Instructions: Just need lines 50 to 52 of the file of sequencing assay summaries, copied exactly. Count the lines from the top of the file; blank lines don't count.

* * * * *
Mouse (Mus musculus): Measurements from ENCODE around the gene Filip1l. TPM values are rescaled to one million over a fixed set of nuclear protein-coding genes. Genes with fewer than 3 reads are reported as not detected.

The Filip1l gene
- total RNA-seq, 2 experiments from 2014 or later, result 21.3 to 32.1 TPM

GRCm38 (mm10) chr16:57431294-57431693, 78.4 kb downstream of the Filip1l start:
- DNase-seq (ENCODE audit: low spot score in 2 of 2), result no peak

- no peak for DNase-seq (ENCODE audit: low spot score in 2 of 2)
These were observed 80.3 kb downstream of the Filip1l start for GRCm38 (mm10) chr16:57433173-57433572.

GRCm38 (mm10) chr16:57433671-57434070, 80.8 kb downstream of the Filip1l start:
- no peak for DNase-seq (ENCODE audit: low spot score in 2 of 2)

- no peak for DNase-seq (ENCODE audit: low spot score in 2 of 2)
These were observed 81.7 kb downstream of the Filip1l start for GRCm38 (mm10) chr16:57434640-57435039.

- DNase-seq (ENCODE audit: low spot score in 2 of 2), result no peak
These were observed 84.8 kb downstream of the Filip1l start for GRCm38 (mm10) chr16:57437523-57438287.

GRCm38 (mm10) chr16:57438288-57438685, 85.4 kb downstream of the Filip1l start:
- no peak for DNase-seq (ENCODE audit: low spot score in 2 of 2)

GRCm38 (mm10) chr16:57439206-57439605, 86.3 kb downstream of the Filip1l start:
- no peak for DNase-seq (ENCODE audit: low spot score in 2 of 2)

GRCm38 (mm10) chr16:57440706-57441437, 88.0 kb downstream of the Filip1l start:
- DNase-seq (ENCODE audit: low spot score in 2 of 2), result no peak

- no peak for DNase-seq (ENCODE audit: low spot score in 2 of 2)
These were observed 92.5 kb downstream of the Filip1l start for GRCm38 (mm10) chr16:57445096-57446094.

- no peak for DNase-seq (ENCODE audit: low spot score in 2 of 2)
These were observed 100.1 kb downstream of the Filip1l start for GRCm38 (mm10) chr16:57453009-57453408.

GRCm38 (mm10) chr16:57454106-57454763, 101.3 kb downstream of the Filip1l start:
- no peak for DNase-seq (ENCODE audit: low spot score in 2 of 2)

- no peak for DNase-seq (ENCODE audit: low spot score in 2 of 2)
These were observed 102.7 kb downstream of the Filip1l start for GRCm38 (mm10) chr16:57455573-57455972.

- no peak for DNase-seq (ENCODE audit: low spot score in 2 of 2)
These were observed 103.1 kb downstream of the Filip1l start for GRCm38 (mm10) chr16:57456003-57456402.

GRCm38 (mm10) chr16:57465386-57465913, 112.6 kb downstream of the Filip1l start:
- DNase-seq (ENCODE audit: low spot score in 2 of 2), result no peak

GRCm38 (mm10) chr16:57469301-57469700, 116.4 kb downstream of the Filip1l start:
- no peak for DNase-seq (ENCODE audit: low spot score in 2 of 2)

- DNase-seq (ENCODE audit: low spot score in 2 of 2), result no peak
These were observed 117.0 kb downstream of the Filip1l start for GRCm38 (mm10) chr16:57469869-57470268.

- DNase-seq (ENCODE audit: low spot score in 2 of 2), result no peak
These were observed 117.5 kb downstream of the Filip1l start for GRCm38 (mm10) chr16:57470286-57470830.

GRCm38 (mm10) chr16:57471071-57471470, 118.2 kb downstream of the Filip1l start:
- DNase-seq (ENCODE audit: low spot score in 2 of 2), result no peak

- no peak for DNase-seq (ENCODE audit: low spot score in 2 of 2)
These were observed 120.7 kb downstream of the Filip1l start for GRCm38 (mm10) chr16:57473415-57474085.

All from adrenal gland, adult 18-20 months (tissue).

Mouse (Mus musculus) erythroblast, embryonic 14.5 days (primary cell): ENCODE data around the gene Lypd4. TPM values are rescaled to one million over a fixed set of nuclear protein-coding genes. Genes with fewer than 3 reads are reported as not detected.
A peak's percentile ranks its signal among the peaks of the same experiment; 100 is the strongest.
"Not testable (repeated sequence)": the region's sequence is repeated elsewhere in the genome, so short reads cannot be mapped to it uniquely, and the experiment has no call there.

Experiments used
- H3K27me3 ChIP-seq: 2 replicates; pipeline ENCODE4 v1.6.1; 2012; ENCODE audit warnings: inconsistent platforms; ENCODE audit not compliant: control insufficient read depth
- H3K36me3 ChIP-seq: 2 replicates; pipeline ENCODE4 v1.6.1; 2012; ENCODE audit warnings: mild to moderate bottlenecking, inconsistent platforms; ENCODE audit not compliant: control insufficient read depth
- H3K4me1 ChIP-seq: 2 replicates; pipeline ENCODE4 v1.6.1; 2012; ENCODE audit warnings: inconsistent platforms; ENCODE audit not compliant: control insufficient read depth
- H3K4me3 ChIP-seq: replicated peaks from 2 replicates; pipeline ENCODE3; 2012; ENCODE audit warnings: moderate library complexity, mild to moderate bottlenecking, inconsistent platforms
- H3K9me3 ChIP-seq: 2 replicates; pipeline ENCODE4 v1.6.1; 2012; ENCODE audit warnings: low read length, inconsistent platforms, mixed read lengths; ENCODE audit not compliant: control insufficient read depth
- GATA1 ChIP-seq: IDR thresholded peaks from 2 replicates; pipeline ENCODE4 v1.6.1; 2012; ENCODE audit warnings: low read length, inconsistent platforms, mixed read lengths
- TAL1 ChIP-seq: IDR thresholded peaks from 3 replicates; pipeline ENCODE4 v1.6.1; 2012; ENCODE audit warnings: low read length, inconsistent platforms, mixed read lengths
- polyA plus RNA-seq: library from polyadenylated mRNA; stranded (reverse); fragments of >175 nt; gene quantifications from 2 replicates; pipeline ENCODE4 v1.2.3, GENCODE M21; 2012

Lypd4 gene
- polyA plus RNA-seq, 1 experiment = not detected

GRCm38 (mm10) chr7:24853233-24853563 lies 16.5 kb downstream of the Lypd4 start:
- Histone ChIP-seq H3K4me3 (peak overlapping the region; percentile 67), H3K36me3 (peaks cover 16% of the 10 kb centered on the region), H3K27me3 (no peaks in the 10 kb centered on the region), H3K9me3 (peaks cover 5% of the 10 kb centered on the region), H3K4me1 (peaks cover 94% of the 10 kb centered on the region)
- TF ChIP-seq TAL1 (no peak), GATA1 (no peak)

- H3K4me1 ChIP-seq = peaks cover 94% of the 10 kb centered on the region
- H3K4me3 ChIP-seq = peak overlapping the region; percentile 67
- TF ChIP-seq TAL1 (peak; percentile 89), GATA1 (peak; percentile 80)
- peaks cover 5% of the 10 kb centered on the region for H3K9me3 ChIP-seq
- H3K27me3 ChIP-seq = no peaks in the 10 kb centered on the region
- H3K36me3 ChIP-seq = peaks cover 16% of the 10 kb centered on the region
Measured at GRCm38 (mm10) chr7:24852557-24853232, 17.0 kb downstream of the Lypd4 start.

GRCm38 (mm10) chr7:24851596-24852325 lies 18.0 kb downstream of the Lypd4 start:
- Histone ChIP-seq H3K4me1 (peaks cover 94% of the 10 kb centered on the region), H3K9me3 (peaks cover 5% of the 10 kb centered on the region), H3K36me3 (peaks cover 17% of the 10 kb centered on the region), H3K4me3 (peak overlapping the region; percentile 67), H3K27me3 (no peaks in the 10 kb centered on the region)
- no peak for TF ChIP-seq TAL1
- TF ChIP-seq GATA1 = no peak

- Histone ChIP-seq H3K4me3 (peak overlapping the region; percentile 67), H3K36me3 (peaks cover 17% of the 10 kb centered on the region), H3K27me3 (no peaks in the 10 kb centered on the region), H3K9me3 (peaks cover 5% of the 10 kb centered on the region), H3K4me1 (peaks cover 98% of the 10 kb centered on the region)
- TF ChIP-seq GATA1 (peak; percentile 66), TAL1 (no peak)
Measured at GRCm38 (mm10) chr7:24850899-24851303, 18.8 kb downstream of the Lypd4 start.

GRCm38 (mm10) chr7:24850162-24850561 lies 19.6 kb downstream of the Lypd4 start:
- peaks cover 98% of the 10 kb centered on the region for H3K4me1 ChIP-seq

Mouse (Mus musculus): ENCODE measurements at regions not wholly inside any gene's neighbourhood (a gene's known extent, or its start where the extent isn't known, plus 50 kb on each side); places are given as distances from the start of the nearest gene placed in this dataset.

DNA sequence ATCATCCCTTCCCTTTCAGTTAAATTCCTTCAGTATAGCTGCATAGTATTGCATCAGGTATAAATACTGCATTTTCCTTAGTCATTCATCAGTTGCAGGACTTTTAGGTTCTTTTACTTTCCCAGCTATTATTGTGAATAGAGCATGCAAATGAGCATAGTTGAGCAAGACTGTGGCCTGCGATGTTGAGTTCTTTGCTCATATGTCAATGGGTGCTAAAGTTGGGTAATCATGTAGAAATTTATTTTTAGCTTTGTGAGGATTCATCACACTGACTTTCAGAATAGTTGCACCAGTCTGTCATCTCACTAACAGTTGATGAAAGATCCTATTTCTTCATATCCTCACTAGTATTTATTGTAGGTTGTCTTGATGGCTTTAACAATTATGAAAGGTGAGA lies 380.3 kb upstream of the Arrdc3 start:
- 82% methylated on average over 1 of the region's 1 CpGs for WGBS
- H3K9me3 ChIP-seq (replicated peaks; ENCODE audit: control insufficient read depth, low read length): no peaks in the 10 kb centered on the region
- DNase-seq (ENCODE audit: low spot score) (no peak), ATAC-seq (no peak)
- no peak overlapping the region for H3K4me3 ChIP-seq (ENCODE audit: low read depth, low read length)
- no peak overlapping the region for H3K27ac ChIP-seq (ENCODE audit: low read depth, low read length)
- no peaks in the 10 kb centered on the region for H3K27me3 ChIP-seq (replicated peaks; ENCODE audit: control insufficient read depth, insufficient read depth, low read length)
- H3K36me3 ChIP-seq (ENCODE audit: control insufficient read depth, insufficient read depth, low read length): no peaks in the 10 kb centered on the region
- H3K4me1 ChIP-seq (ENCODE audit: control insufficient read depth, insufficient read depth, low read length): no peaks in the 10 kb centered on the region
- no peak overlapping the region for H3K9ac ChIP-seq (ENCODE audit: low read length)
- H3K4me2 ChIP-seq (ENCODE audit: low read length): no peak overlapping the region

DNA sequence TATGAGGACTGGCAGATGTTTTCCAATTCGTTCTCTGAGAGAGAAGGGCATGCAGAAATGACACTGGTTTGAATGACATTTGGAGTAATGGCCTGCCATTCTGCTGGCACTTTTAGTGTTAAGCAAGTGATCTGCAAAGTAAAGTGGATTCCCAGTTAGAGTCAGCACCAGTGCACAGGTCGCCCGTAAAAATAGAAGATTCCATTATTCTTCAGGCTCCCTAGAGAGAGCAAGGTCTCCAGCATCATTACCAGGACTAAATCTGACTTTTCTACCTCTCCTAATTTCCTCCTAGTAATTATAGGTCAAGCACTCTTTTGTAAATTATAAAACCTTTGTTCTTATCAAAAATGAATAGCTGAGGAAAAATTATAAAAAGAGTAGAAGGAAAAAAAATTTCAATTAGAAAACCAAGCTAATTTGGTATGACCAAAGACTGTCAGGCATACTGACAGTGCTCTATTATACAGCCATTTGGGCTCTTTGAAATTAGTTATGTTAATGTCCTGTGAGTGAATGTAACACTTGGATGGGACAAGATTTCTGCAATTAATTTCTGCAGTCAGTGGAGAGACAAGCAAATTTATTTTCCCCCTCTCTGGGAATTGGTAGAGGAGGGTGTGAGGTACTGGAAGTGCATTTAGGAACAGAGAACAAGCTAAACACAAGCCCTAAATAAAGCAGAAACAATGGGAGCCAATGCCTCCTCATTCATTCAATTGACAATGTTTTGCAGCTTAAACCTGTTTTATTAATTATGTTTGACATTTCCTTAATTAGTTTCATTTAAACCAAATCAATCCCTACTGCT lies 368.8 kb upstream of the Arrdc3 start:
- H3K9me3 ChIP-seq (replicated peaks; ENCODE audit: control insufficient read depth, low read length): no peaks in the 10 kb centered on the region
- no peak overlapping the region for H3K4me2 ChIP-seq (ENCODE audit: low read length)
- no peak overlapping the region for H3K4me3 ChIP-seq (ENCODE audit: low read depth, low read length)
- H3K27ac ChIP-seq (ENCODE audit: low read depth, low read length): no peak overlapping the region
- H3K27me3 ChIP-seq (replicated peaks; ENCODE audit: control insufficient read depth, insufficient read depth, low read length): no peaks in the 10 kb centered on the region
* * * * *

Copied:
- H3K4me3 ChIP-seq: replicated peaks from 2 replicates; pipeline ENCODE3; 2012; ENCODE audit warnings: moderate library complexity, mild to moderate bottlenecking, inconsistent platforms
- H3K9me3 ChIP-seq: 2 replicates; pipeline ENCODE4 v1.6.1; 2012; ENCODE audit warnings: low read length, inconsistent platforms, mixed read lengths; ENCODE audit not compliant: control insufficient read depth
- GATA1 ChIP-seq: IDR thresholded peaks from 2 replicates; pipeline ENCODE4 v1.6.1; 2012; ENCODE audit warnings: low read length, inconsistent platforms, mixed read lengths